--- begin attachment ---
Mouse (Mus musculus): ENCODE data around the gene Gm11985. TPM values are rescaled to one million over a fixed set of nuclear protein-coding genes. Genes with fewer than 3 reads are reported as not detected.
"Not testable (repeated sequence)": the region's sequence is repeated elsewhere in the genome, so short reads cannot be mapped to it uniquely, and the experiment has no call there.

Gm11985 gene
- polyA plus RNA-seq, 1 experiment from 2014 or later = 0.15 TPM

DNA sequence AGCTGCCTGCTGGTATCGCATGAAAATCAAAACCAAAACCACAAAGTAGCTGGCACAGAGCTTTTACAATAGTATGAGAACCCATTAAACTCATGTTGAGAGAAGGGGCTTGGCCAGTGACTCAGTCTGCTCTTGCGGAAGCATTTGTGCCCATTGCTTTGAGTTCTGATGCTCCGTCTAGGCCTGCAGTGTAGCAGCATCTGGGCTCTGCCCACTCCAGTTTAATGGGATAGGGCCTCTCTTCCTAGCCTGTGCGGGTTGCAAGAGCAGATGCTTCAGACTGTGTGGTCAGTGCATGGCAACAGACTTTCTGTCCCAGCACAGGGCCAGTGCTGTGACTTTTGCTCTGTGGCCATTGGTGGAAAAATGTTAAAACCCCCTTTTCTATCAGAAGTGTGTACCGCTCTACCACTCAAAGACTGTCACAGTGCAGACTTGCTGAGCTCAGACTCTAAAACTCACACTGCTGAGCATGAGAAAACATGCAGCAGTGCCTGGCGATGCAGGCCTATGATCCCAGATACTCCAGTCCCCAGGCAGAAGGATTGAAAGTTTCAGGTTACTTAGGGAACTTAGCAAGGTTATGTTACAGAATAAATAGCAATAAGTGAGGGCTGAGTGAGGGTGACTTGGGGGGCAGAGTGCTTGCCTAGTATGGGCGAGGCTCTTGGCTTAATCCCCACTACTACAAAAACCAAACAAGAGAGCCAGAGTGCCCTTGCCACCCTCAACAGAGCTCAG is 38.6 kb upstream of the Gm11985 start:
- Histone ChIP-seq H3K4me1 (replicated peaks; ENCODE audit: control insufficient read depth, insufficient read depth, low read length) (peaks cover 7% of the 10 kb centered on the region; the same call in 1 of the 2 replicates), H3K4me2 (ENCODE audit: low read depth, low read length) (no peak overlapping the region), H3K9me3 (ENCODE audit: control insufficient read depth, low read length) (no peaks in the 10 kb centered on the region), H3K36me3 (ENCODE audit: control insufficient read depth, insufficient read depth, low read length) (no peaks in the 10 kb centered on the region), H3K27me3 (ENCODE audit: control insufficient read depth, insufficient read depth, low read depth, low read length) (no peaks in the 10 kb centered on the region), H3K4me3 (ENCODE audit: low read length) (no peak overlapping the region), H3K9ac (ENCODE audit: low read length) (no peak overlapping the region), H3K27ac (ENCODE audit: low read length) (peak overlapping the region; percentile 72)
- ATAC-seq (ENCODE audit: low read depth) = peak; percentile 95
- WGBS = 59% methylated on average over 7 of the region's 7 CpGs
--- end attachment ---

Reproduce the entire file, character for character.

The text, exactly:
Mouse (Mus musculus): ENCODE data around the gene Gm11985. TPM values are rescaled to one million over a fixed set of nuclear protein-coding genes. Genes with fewer than 3 reads are reported as not detected.
"Not testable (repeated sequence)": the region's sequence is repeated elsewhere in the genome, so short reads cannot be mapped to it uniquely, and the experiment has no call there.

Gm11985 gene
- polyA plus RNA-seq, 1 experiment from 2014 or later = 0.15 TPM

DNA sequence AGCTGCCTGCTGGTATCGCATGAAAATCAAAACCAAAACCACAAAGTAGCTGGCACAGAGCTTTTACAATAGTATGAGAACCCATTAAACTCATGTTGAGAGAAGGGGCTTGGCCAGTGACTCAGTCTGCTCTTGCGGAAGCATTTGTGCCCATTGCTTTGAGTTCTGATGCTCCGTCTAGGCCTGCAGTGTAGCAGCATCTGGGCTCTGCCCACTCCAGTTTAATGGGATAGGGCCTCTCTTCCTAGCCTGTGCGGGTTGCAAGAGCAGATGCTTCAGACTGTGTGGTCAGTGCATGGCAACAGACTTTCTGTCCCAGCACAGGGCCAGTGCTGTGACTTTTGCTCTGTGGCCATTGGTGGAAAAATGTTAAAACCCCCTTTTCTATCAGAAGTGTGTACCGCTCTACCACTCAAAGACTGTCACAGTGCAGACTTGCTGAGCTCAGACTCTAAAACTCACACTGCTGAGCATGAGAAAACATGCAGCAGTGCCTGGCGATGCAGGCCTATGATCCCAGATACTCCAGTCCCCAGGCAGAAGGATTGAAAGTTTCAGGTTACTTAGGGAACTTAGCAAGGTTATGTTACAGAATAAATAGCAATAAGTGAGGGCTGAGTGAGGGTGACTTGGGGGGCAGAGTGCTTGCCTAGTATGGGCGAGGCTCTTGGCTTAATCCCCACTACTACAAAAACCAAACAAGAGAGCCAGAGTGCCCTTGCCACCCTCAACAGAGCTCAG is 38.6 kb upstream of the Gm11985 start:
- Histone ChIP-seq H3K4me1 (replicated peaks; ENCODE audit: control insufficient read depth, insufficient read depth, low read length) (peaks cover 7% of the 10 kb centered on the region; the same call in 1 of the 2 replicates), H3K4me2 (ENCODE audit: low read depth, low read length) (no peak overlapping the region), H3K9me3 (ENCODE audit: control insufficient read depth, low read length) (no peaks in the 10 kb centered on the region), H3K36me3 (ENCODE audit: control insufficient read depth, insufficient read depth, low read length) (no peaks in the 10 kb centered on the region), H3K27me3 (ENCODE audit: control insufficient read depth, insufficient read depth, low read depth, low read length) (no peaks in the 10 kb centered on the region), H3K4me3 (ENCODE audit: low read length) (no peak overlapping the region), H3K9ac (ENCODE audit: low read length) (no peak overlapping the region), H3K27ac (ENCODE audit: low read length) (peak overlapping the region; percentile 72)
- ATAC-seq (ENCODE audit: low read depth) = peak; percentile 95
- WGBS = 59% methylated on average over 7 of the region's 7 CpGs